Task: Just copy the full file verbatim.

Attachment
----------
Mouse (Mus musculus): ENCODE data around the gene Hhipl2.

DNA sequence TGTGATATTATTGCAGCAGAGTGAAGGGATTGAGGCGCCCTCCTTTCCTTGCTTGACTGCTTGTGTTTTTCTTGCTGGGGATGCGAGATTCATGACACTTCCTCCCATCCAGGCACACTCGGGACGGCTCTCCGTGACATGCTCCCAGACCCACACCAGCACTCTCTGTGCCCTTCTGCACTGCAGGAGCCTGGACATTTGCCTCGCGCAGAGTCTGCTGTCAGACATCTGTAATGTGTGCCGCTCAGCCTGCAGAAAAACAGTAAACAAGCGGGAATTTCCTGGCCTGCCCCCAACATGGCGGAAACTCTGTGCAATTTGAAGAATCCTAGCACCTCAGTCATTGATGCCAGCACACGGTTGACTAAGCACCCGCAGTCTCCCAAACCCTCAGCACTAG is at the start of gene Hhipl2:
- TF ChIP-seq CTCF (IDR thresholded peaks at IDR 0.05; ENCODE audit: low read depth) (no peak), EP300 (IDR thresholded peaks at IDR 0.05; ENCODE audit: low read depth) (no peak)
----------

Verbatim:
Mouse (Mus musculus): ENCODE data around the gene Hhipl2.

DNA sequence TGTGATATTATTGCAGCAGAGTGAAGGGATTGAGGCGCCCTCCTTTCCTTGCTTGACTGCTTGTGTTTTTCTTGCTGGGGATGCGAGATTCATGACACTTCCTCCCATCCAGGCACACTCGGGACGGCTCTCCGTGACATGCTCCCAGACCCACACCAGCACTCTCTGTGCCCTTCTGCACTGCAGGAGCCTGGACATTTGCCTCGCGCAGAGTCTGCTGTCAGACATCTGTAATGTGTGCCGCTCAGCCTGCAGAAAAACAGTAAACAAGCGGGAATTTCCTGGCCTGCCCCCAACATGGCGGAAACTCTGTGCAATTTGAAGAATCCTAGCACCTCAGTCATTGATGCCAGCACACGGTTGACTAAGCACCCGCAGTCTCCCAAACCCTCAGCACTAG is at the start of gene Hhipl2:
- TF ChIP-seq CTCF (IDR thresholded peaks at IDR 0.05; ENCODE audit: low read depth) (no peak), EP300 (IDR thresholded peaks at IDR 0.05; ENCODE audit: low read depth) (no peak)